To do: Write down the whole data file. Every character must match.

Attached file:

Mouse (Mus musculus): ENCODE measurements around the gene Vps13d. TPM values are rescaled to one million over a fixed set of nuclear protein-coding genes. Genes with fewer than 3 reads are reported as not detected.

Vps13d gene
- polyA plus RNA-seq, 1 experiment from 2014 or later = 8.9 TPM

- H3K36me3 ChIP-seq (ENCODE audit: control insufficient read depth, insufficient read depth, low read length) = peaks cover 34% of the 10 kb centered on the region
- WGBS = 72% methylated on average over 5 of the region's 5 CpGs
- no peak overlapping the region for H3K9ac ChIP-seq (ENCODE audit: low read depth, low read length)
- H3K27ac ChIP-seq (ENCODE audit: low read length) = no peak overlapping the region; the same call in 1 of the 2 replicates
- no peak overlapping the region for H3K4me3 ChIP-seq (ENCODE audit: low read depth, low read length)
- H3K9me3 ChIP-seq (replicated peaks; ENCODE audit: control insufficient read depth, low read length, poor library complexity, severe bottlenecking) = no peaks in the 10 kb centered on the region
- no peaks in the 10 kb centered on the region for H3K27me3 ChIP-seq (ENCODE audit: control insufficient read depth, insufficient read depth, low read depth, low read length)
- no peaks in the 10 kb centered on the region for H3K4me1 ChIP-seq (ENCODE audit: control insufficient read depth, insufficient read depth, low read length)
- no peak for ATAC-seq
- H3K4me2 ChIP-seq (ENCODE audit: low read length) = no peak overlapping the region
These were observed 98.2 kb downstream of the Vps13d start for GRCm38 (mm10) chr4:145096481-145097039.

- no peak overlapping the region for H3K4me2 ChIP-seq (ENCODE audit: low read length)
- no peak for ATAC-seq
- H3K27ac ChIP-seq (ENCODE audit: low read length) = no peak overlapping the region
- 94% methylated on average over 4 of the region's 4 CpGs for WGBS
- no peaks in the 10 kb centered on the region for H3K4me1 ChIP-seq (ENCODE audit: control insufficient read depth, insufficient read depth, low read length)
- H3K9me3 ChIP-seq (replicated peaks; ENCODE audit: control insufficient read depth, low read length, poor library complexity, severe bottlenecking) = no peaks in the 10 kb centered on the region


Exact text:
Mouse (Mus musculus): ENCODE measurements around the gene Vps13d. TPM values are rescaled to one million over a fixed set of nuclear protein-coding genes. Genes with fewer than 3 reads are reported as not detected.

Vps13d gene
- polyA plus RNA-seq, 1 experiment from 2014 or later = 8.9 TPM

- H3K36me3 ChIP-seq (ENCODE audit: control insufficient read depth, insufficient read depth, low read length) = peaks cover 34% of the 10 kb centered on the region
- WGBS = 72% methylated on average over 5 of the region's 5 CpGs
- no peak overlapping the region for H3K9ac ChIP-seq (ENCODE audit: low read depth, low read length)
- H3K27ac ChIP-seq (ENCODE audit: low read length) = no peak overlapping the region; the same call in 1 of the 2 replicates
- no peak overlapping the region for H3K4me3 ChIP-seq (ENCODE audit: low read depth, low read length)
- H3K9me3 ChIP-seq (replicated peaks; ENCODE audit: control insufficient read depth, low read length, poor library complexity, severe bottlenecking) = no peaks in the 10 kb centered on the region
- no peaks in the 10 kb centered on the region for H3K27me3 ChIP-seq (ENCODE audit: control insufficient read depth, insufficient read depth, low read depth, low read length)
- no peaks in the 10 kb centered on the region for H3K4me1 ChIP-seq (ENCODE audit: control insufficient read depth, insufficient read depth, low read length)
- no peak for ATAC-seq
- H3K4me2 ChIP-seq (ENCODE audit: low read length) = no peak overlapping the region
These were observed 98.2 kb downstream of the Vps13d start for GRCm38 (mm10) chr4:145096481-145097039.

- no peak overlapping the region for H3K4me2 ChIP-seq (ENCODE audit: low read length)
- no peak for ATAC-seq
- H3K27ac ChIP-seq (ENCODE audit: low read length) = no peak overlapping the region
- 94% methylated on average over 4 of the region's 4 CpGs for WGBS
- no peaks in the 10 kb centered on the region for H3K4me1 ChIP-seq (ENCODE audit: control insufficient read depth, insufficient read depth, low read length)
- H3K9me3 ChIP-seq (replicated peaks; ENCODE audit: control insufficient read depth, low read length, poor library complexity, severe bottlenecking) = no peaks in the 10 kb centered on the region